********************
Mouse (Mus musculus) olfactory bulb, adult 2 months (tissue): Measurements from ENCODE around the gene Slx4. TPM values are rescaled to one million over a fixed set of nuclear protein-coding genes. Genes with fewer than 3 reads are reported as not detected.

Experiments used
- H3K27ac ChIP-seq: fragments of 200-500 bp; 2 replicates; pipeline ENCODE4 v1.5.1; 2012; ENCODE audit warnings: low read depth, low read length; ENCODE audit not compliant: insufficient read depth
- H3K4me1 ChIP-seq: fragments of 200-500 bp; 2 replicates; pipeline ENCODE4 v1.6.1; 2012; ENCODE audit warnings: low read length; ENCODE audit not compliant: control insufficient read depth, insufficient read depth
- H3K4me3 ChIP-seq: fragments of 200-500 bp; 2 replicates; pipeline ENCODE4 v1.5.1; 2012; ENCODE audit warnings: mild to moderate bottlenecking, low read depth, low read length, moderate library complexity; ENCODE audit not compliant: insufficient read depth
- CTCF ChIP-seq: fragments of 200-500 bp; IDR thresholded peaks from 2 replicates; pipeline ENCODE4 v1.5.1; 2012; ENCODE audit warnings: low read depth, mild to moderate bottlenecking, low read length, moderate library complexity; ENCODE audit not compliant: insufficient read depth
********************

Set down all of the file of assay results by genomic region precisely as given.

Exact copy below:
Mouse (Mus musculus) olfactory bulb, adult 2 months (tissue): Measurements from ENCODE around the gene Slx4. TPM values are rescaled to one million over a fixed set of nuclear protein-coding genes. Genes with fewer than 3 reads are reported as not detected.

Experiments used
- H3K27ac ChIP-seq: fragments of 200-500 bp; 2 replicates; pipeline ENCODE4 v1.5.1; 2012; ENCODE audit warnings: low read depth, low read length; ENCODE audit not compliant: insufficient read depth
- H3K4me1 ChIP-seq: fragments of 200-500 bp; 2 replicates; pipeline ENCODE4 v1.6.1; 2012; ENCODE audit warnings: low read length; ENCODE audit not compliant: control insufficient read depth, insufficient read depth
- H3K4me3 ChIP-seq: fragments of 200-500 bp; 2 replicates; pipeline ENCODE4 v1.5.1; 2012; ENCODE audit warnings: mild to moderate bottlenecking, low read depth, low read length, moderate library complexity; ENCODE audit not compliant: insufficient read depth
- CTCF ChIP-seq: fragments of 200-500 bp; IDR thresholded peaks from 2 replicates; pipeline ENCODE4 v1.5.1; 2012; ENCODE audit warnings: low read depth, mild to moderate bottlenecking, low read length, moderate library complexity; ENCODE audit not compliant: insufficient read depth